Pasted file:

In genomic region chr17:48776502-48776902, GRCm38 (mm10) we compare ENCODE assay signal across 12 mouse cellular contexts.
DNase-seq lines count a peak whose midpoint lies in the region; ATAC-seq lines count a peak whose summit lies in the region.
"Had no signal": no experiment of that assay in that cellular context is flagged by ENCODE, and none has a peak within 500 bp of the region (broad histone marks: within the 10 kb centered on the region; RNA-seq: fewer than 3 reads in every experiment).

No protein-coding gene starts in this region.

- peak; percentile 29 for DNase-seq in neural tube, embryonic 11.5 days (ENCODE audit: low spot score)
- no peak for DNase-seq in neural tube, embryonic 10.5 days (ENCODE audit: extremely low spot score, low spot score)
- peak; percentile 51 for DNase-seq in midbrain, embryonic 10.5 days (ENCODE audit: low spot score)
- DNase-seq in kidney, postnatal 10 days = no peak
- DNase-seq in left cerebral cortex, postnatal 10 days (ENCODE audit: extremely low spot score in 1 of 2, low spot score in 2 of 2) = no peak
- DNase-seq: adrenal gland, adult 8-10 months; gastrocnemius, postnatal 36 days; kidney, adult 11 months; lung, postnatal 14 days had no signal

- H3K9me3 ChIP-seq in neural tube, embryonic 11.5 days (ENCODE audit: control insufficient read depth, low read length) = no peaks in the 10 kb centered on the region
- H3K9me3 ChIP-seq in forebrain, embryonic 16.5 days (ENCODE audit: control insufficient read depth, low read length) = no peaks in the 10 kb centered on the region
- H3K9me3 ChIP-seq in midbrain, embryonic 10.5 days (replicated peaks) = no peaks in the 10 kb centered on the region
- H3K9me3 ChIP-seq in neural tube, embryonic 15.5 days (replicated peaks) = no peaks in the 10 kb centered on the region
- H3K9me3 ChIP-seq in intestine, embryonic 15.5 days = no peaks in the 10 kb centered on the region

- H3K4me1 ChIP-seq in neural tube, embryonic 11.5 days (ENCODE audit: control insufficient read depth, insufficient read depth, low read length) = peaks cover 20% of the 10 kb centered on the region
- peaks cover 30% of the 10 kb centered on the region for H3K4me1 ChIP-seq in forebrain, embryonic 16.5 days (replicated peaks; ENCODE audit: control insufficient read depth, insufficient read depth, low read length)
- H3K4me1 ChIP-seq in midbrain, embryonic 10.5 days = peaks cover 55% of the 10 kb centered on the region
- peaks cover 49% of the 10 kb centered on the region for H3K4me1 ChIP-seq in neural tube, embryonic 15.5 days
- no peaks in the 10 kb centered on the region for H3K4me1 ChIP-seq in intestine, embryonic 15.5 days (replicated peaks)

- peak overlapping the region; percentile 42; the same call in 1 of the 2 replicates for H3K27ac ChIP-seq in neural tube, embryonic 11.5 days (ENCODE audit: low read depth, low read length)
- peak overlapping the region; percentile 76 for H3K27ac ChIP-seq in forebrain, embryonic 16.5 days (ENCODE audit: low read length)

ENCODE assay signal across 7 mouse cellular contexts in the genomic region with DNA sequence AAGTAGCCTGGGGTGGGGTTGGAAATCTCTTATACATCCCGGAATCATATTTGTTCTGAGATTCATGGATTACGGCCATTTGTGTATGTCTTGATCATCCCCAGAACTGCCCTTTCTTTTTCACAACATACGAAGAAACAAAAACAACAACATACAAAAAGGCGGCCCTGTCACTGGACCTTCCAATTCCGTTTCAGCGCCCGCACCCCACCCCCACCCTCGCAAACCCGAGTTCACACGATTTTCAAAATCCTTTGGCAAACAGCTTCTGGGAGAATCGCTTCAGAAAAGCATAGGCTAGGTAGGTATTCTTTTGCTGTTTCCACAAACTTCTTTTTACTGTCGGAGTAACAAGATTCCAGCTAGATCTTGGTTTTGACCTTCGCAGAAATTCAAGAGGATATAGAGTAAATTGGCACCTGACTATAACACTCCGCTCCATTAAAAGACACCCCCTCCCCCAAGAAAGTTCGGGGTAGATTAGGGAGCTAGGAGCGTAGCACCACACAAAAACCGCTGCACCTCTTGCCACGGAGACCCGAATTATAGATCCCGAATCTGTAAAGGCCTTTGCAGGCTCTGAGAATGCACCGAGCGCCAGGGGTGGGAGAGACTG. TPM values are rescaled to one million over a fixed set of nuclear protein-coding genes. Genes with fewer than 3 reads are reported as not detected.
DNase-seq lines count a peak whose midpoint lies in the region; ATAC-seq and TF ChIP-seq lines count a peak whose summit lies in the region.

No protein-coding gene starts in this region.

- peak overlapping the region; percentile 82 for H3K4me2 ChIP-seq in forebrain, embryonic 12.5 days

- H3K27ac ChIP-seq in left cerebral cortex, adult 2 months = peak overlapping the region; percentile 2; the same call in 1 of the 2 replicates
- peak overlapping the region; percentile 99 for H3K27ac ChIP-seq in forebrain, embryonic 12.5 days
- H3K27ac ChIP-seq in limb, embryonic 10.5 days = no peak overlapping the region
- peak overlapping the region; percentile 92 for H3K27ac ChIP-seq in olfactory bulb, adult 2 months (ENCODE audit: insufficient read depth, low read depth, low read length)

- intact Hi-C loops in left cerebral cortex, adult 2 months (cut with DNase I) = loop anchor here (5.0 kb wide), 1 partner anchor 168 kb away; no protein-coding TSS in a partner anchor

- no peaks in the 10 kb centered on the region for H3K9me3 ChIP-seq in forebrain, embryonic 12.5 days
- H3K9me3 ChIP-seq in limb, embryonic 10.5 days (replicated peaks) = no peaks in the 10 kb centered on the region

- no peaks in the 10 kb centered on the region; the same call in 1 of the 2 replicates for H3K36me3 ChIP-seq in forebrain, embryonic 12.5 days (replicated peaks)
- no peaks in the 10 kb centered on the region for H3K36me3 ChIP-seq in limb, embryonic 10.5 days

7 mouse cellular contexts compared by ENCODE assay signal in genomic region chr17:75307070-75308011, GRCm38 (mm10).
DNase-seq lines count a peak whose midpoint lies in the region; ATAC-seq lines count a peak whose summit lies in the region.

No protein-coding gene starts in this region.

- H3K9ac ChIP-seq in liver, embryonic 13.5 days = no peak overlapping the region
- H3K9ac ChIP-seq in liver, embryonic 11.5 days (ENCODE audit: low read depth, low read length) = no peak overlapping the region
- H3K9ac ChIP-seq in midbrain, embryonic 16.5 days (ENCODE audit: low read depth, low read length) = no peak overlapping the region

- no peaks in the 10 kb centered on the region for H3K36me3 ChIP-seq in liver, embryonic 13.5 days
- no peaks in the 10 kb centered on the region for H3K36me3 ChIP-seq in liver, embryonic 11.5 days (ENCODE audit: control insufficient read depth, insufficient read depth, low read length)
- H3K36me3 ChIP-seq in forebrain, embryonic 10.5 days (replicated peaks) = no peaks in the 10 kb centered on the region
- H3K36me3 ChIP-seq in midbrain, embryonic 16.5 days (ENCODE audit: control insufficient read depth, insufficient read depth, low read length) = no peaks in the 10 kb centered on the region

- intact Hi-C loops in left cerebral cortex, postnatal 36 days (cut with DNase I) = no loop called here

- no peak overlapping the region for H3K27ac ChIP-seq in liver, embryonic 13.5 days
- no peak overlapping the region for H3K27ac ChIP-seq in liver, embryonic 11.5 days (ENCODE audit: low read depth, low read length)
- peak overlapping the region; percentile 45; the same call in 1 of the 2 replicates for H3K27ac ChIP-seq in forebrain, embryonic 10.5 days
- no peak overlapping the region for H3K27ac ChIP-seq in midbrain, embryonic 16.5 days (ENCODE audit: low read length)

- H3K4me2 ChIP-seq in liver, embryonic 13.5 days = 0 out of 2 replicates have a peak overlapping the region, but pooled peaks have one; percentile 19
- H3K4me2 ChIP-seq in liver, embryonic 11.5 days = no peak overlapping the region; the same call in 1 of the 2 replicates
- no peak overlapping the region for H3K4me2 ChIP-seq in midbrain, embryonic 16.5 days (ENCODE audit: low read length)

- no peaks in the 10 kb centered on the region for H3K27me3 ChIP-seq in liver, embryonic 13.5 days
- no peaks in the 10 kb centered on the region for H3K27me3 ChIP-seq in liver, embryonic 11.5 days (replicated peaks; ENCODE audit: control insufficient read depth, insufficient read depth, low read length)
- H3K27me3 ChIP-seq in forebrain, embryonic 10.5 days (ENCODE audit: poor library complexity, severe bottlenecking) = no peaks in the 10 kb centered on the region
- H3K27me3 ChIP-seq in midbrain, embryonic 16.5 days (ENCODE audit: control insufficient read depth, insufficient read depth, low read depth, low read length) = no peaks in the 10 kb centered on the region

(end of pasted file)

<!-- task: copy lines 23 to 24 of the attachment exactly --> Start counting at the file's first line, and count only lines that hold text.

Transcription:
ENCODE assay signal across 7 mouse cellular contexts in the genomic region with DNA sequence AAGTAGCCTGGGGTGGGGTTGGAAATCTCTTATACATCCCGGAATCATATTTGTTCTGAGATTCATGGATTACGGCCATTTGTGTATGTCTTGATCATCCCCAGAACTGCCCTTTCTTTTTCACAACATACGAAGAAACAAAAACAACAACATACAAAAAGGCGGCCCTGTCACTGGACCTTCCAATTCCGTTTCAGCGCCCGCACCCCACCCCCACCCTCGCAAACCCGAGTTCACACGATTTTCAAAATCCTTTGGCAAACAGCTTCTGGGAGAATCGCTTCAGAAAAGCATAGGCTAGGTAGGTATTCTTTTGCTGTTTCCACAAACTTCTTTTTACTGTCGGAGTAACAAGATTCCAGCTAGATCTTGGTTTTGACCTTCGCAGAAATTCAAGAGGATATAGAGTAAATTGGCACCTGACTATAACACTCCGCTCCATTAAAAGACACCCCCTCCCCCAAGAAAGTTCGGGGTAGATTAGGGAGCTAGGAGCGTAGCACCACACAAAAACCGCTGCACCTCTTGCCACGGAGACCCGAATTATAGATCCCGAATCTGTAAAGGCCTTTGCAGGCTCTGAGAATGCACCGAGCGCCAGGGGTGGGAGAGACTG. TPM values are rescaled to one million over a fixed set of nuclear protein-coding genes. Genes with fewer than 3 reads are reported as not detected.
DNase-seq lines count a peak whose midpoint lies in the region; ATAC-seq and TF ChIP-seq lines count a peak whose summit lies in the region.